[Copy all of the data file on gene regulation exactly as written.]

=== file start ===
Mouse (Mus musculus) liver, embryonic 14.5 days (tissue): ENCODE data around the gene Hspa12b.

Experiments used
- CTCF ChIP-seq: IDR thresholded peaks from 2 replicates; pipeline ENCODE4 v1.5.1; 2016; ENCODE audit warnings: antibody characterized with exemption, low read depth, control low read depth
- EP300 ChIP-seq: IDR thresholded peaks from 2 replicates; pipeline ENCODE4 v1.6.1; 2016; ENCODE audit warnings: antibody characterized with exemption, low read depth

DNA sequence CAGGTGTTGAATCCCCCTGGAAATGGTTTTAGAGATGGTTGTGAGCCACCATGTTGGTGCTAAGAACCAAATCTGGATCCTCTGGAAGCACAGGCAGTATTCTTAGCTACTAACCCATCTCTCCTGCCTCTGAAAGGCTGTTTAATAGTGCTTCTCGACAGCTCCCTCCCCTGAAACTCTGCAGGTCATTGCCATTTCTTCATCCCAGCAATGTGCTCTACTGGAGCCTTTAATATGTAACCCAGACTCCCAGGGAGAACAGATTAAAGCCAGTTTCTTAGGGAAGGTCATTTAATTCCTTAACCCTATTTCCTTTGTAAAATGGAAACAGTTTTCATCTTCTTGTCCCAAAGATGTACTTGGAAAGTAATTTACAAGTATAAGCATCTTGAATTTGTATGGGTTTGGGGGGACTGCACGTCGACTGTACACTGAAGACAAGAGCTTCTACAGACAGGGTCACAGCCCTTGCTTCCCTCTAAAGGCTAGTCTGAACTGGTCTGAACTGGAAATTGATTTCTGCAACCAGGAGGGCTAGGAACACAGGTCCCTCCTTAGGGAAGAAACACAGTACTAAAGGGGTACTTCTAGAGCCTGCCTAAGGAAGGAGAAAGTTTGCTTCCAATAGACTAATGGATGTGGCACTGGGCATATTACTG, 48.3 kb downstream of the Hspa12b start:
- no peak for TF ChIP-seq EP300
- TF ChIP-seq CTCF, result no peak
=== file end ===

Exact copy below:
Mouse (Mus musculus) liver, embryonic 14.5 days (tissue): ENCODE data around the gene Hspa12b.

Experiments used
- CTCF ChIP-seq: IDR thresholded peaks from 2 replicates; pipeline ENCODE4 v1.5.1; 2016; ENCODE audit warnings: antibody characterized with exemption, low read depth, control low read depth
- EP300 ChIP-seq: IDR thresholded peaks from 2 replicates; pipeline ENCODE4 v1.6.1; 2016; ENCODE audit warnings: antibody characterized with exemption, low read depth

DNA sequence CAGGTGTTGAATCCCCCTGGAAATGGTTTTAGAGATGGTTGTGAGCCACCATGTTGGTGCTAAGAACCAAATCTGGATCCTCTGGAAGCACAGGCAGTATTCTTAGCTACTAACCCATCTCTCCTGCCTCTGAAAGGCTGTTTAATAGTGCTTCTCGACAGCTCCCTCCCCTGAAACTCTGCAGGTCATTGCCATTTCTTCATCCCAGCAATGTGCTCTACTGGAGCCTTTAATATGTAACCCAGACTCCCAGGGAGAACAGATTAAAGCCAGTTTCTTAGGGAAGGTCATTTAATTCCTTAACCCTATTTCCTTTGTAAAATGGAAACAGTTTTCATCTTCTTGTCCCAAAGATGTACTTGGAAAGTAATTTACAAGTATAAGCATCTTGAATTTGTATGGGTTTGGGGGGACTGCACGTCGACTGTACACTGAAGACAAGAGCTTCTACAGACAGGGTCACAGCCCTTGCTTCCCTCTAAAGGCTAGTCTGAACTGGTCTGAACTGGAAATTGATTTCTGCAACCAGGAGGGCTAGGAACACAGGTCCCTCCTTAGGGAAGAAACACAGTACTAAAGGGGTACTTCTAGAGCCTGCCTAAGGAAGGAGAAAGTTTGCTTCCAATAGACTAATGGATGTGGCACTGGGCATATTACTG, 48.3 kb downstream of the Hspa12b start:
- no peak for TF ChIP-seq EP300
- TF ChIP-seq CTCF, result no peak